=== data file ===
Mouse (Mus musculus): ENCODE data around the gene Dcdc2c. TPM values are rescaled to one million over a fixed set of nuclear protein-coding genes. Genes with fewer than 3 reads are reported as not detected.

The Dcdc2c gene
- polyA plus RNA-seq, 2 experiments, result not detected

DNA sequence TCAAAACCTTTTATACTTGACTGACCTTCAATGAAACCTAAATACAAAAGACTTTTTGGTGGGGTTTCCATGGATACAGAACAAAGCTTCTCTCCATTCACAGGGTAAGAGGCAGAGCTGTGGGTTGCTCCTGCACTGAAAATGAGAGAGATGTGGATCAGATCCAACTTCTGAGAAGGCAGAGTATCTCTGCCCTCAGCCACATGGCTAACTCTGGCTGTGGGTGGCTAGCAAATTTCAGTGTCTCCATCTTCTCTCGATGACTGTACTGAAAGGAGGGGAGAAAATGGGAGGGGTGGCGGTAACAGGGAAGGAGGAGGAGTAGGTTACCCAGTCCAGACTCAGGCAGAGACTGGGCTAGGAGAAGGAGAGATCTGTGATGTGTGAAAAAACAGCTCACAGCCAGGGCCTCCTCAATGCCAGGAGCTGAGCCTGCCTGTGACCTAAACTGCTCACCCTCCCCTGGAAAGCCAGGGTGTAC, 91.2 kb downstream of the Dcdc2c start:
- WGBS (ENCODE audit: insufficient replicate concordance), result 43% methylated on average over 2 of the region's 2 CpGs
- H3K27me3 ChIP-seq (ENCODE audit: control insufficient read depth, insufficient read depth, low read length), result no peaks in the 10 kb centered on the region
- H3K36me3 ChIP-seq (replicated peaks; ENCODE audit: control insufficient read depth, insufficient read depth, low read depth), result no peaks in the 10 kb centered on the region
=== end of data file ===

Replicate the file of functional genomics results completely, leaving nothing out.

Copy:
Mouse (Mus musculus): ENCODE data around the gene Dcdc2c. TPM values are rescaled to one million over a fixed set of nuclear protein-coding genes. Genes with fewer than 3 reads are reported as not detected.

The Dcdc2c gene
- polyA plus RNA-seq, 2 experiments, result not detected

DNA sequence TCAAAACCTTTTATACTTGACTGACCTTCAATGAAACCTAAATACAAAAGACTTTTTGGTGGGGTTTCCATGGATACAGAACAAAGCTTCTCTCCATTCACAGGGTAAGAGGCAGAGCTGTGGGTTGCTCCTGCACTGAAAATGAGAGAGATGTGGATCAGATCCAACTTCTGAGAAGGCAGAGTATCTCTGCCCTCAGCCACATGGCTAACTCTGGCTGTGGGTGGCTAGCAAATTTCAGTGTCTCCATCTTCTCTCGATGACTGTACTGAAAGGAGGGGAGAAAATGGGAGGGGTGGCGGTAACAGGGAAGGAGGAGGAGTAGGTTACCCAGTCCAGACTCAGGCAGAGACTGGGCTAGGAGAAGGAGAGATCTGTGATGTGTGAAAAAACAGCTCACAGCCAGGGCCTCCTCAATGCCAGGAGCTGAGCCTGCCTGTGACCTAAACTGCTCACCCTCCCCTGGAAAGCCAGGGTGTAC, 91.2 kb downstream of the Dcdc2c start:
- WGBS (ENCODE audit: insufficient replicate concordance), result 43% methylated on average over 2 of the region's 2 CpGs
- H3K27me3 ChIP-seq (ENCODE audit: control insufficient read depth, insufficient read depth, low read length), result no peaks in the 10 kb centered on the region
- H3K36me3 ChIP-seq (replicated peaks; ENCODE audit: control insufficient read depth, insufficient read depth, low read depth), result no peaks in the 10 kb centered on the region